Hello. Brady here.
It seems like not a week goes by without us hearing about severe weather engulfing populated lands with flame or flood. Shanxi Province in north China is underwater after torrential downpours. Official stats say 1.75 million people have been affected by the deluge, including 120,000 people who had to evacuate their homes.
Mengyuan wrote about tech companies’ responses. Aside from a collective RMB 350 million (USD 54.2 million) donation for relief efforts, crowdsourced information shared through cloud-based documents is directing people to shelters and connecting those in need with rescue teams. This is the norm now. We’ve seen similar actions in previous disasters.
Climate crises are here to stay, and may even intensify in the years to come. Khamila previously looked at the way researchers are harnessing tech platforms to gather data and generate insights that, hopefully, will mitigate devastation in the future.
Over in India, Moulishree examined the redirection of venture capital toward innovators who are developing solutions to combat climate change and lower carbon emissions.
There is little doubt that developing nations will be hit the hardest when climate disasters occur. These places happen to be where leapfrogging takes place and technological innovation integrates with people’s lives at a rapid pace. It’s no wonder that climate tech is being researched and developed in all corners of the world. The question is: will these solutions be developed quickly enough?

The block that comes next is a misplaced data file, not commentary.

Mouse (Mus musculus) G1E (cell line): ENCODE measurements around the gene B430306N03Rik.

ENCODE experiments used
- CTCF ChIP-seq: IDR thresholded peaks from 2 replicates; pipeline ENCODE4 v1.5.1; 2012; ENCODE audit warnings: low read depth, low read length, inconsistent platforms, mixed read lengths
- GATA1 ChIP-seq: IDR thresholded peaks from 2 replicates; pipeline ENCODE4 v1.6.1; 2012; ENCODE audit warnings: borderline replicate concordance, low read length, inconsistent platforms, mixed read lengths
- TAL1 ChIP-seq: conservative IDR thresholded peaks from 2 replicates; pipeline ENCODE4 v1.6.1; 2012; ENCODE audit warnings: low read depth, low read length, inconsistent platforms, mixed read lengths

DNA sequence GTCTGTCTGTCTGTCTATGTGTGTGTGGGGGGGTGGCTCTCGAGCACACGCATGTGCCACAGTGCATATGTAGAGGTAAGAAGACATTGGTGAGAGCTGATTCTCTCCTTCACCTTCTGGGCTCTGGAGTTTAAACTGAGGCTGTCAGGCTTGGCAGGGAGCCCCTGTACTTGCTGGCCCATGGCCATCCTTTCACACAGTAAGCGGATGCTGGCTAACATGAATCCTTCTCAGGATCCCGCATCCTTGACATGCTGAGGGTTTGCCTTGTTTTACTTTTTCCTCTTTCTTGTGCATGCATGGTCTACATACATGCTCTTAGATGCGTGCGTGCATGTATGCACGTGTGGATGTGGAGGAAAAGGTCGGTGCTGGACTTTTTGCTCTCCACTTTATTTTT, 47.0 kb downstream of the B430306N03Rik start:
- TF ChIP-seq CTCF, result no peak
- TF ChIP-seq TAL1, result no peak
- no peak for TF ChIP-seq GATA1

- Didi suspends mutual aid service as China tightens fintech regulations.
- Venture debt firm InnoVen Capital launches Southeast Asia fund, completes first close at USD 50 million.
- Indian food delivery giant Swiggy plans venture into social commerce.
- IoT developer UnaBiz bags USD 25 million Series B.
- Virtual event organizer Hubilo’s founder and CEO is on a mission to bring people closer in the COVID-19 era.
- Japan’s wooing of TSMC pays off with a USD 7 billion chip plant.